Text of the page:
We knew about higher maternal intake of meat before pregnancy, potentially increasing the risk of wheezing in her children later on (based on a study of more than a thousand mother-child pairs). And we’re not talking about aspirating meat into your lungs and being misdiagnosed with asthma. Those who ate the most cured meats were 76 percent more likely to experience worsening asthma than those who ate the least. Since obesity is a likely risk factor for asthma, though, maybe the influence of the meat is just indirect, by contributing to weight gain? That might be a small part of it, but the main effect appears to be direct, suggesting a deleterious role of cured meat independent of weight. Put all the studies together, and processed meat intake appears to be an important target for the prevention of adult asthma in the first place.
Even if you don’t have any lung issues, processed meat consumption was negatively associated with measures of normal lung function, while fruit and vegetable consumption and dietary total antioxidant capacity was associated with better lung function.
But wait, you say. I just eat all natural, uncured hot dogs, with NO NITRATES OR NITRITES ADDED, in all caps. But if you magnifying glass the small print, it says “except those naturally occurring in… cultured celery juice.” See, to avoid saying they added nitrites, what they do is add something that has a lot of nitrates, like celery, and bacteria that convert the nitrates to nitrites. So, they are adding nitrites. They’re just straight-up duping consumers. We didn’t add any nitrites except, of course…for all the nitrites we added. We care about your health; so, no nitrites added. Who wants pepperoni with nitrites? So, we just added lots of nitrites. We would never add any nitrites. Now, just let the piggy picture distract you from the fact that we just lied to your face. Hormel was my favorite. “Except for those naturally occurring in seasoning”—pretty slick.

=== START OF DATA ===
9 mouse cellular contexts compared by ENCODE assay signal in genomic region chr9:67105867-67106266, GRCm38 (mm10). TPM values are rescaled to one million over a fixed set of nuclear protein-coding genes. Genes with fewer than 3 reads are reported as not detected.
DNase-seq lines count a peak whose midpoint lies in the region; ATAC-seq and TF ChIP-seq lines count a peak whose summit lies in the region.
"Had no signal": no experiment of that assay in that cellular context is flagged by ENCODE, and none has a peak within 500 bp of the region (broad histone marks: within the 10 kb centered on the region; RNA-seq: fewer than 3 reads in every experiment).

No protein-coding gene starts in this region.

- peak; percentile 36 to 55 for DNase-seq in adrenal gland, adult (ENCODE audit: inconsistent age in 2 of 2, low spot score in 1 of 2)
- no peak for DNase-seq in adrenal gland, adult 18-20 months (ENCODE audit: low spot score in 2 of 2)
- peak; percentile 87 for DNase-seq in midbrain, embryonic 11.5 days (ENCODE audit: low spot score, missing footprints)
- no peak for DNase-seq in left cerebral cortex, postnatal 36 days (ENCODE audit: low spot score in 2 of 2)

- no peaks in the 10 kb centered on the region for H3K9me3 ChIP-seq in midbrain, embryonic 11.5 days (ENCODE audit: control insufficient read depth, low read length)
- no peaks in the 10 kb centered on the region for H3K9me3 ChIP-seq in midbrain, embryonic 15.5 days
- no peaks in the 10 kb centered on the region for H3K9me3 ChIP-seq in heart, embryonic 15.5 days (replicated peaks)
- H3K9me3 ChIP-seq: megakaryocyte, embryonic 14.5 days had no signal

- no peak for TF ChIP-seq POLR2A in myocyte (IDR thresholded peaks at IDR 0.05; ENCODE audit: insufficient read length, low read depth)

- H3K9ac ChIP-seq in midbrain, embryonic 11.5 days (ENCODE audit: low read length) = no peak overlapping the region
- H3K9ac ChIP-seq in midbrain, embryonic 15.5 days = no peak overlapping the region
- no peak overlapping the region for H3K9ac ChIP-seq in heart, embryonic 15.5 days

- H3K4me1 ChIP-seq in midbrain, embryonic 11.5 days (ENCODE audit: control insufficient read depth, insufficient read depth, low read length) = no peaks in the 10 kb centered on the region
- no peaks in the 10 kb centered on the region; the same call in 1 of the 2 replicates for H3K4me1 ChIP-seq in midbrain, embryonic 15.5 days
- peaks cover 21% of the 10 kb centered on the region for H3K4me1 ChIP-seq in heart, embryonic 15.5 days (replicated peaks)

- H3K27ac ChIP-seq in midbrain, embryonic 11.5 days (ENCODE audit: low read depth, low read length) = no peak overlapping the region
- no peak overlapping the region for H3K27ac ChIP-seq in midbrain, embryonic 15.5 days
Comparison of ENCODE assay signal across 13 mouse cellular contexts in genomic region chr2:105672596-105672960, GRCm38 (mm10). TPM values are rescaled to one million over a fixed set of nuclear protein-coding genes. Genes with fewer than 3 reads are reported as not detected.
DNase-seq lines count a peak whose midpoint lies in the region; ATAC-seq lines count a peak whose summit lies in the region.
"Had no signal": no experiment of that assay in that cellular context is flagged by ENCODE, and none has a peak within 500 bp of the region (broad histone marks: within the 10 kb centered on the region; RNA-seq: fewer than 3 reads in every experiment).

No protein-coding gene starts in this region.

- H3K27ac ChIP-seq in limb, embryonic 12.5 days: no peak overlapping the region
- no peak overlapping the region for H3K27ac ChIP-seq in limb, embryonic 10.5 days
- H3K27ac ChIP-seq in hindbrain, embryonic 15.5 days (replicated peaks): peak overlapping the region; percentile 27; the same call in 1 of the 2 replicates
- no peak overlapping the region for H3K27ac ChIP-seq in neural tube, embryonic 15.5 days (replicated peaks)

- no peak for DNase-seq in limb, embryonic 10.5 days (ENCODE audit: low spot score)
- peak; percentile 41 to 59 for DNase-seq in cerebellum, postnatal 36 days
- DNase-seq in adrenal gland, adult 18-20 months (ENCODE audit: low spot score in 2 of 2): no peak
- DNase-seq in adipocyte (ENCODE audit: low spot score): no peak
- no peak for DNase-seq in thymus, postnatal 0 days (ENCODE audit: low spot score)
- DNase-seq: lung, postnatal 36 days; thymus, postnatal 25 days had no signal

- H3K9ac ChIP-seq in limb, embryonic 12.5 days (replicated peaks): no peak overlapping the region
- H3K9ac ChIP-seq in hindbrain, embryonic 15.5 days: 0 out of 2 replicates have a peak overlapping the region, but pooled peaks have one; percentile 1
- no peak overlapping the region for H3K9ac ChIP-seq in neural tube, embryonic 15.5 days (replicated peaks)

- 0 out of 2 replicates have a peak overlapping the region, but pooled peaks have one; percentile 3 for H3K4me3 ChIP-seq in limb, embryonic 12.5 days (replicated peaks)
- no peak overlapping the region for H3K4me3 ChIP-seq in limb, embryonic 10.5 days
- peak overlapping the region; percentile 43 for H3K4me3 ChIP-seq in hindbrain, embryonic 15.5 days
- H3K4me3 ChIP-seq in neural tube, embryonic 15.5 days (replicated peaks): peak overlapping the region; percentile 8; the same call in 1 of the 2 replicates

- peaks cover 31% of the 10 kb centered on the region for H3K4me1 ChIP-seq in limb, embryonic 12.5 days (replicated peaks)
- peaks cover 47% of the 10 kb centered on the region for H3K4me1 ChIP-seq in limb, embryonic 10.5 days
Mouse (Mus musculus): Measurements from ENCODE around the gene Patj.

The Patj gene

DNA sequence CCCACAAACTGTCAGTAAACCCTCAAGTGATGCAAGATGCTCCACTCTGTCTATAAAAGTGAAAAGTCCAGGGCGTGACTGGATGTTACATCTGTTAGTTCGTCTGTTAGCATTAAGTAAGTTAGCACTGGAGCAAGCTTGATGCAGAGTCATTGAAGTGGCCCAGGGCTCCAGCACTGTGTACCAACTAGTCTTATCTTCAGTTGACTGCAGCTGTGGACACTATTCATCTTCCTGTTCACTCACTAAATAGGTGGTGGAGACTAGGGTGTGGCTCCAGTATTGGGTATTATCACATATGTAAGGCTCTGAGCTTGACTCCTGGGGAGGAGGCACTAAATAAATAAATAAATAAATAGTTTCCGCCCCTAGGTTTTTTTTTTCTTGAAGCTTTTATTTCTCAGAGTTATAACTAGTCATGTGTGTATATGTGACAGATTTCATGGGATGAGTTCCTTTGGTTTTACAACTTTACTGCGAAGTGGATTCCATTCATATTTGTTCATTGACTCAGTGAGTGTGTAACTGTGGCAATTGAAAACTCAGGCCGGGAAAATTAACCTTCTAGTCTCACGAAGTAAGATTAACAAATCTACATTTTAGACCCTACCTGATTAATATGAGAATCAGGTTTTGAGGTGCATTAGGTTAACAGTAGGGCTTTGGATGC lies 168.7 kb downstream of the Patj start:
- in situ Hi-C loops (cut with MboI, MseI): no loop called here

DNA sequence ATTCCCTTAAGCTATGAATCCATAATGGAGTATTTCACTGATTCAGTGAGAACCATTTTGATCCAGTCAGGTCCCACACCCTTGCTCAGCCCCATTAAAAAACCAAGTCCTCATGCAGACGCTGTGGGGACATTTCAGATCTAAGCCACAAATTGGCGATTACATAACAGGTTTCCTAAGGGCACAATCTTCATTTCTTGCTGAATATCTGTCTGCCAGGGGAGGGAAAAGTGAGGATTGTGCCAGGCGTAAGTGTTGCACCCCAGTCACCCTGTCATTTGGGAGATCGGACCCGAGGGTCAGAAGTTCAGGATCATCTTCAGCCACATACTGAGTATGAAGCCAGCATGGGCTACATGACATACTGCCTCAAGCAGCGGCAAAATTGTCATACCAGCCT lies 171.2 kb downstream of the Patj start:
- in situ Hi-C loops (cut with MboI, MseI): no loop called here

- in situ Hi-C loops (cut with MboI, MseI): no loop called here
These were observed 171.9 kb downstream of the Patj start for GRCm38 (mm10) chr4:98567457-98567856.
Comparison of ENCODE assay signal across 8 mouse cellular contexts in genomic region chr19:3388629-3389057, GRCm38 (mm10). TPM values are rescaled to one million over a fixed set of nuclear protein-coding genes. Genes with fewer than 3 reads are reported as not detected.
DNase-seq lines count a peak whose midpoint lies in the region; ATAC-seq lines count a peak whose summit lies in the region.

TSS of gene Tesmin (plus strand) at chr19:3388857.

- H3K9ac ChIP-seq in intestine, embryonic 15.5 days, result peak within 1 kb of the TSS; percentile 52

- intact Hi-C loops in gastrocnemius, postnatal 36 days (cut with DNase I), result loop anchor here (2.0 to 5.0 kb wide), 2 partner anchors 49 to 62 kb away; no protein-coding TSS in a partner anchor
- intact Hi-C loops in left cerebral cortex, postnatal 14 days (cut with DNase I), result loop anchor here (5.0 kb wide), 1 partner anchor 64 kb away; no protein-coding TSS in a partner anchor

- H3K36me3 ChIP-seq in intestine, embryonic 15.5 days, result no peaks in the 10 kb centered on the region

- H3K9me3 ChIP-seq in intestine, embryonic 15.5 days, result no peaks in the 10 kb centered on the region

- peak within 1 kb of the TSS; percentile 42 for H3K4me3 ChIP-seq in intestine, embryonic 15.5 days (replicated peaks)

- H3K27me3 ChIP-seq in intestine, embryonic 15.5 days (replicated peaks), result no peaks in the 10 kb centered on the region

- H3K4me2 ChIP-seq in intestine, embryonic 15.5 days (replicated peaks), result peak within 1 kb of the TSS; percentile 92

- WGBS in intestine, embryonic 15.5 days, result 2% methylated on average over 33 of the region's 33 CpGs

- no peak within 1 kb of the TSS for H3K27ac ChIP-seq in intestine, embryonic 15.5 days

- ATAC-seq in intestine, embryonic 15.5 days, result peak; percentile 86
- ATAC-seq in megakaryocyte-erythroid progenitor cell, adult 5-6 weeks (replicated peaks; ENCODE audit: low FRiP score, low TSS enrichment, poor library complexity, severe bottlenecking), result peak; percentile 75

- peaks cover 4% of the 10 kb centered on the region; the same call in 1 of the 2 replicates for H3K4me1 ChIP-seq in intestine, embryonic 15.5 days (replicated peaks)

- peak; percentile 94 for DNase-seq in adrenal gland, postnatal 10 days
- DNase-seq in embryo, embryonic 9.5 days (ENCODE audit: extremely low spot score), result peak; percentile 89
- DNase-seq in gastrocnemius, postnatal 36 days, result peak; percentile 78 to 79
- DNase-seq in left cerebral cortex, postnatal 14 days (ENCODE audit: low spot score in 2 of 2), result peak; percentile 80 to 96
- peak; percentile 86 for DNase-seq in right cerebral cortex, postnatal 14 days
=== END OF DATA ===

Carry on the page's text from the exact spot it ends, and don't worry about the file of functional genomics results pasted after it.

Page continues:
Europe doesn’t allow this kind of consumer fraud, demanding manufacturers explicitly label it as containing nitrites. You can’t even call it natural.
When Consumer Reports put it to the test, they found the nitrite levels in all the products were essentially the same; so “no nitrites” doesn’t mean no nitrites. Consumer Reports and the Center for Science in the Public Interest have petitioned to stop this misleading practice. Nitrites are nitrites. “Their chemical composition is absolutely the same, and so are the health eﬀects.”
In our next story we look at how nitrites in processed meat form nitrosamines, a class of potent carcinogens.
Our story begins on a Norwegian fur farm in 1957. Mink were dropping dead left and right from a malignant new liver disease. The clue came when livestock starting dying from liver cancer as well. What tied all the cases together was the use of fish meal in their diets—fish meal that the country had just started preserving with sodium nitrite.
Subsequent research discovered nitrite, under certain circumstances, can form nitrosamines, which directly attack DNA, and are universally condemned as one of the key carcinogens in cigarette smoke. The occurrence in food was raised as a matter of gravest concern nearly a half century ago. Now, we know the nitrites added to processed meats can form these carcinogenic nitrosamines—now recognized as among the most potent chemical carcinogens.
For example, pregnant women who eat hot dogs risk having children with brain tumors—the #2 pediatric cancers. Then, children, who eat lots of hot dogs, have nearly ten times the odds of developing childhood leukemia—the #1 pediatric cancer.
Last year, in Meat Science, an article about the role of ham in a healthy diet breathed a sigh of relief: “[A]spects relating to health and wellbeing are increasingly important factors in consumer decisions, although the great palatability of ham largely outweighs such considerations.”
Finally today – we look at oxygenating blood with nitrate rich vegetables.